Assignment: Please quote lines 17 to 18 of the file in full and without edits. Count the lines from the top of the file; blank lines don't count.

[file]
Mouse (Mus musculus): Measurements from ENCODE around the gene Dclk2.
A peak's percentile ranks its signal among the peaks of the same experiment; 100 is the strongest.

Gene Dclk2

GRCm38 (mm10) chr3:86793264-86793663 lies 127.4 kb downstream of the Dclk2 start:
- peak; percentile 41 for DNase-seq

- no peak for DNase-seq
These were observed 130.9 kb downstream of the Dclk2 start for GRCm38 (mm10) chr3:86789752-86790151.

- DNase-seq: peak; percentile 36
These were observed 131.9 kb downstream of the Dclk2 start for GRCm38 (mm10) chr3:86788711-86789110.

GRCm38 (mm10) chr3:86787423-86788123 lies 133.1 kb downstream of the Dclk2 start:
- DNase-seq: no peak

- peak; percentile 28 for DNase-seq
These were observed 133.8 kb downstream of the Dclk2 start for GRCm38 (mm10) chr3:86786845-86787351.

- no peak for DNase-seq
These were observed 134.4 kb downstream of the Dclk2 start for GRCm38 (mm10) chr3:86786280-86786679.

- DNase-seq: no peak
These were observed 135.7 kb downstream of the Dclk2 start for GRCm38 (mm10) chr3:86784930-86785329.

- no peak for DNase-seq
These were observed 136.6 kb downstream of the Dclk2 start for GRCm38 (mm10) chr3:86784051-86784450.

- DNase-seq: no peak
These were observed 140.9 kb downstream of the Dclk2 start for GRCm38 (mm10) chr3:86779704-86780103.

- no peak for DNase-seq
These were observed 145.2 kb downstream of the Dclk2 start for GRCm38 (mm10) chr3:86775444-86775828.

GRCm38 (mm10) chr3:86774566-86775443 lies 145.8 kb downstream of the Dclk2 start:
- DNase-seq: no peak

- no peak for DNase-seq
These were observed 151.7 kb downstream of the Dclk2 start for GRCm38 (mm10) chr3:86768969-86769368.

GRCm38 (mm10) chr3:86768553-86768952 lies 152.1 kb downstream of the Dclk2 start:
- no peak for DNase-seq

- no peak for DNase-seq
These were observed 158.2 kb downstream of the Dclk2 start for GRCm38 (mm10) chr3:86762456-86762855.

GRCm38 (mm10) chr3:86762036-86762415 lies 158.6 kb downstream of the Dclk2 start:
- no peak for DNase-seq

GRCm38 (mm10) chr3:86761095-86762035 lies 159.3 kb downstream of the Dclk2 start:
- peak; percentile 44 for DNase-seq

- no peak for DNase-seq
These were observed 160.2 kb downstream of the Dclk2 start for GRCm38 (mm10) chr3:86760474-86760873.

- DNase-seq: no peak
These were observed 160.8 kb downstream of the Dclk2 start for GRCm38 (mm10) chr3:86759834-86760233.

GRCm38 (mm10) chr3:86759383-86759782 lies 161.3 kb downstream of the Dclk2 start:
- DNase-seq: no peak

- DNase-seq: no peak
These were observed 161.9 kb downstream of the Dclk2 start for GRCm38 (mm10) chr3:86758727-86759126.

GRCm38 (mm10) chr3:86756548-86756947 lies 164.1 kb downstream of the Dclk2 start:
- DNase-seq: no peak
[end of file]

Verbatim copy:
These were observed 135.7 kb downstream of the Dclk2 start for GRCm38 (mm10) chr3:86784930-86785329.

- no peak for DNase-seq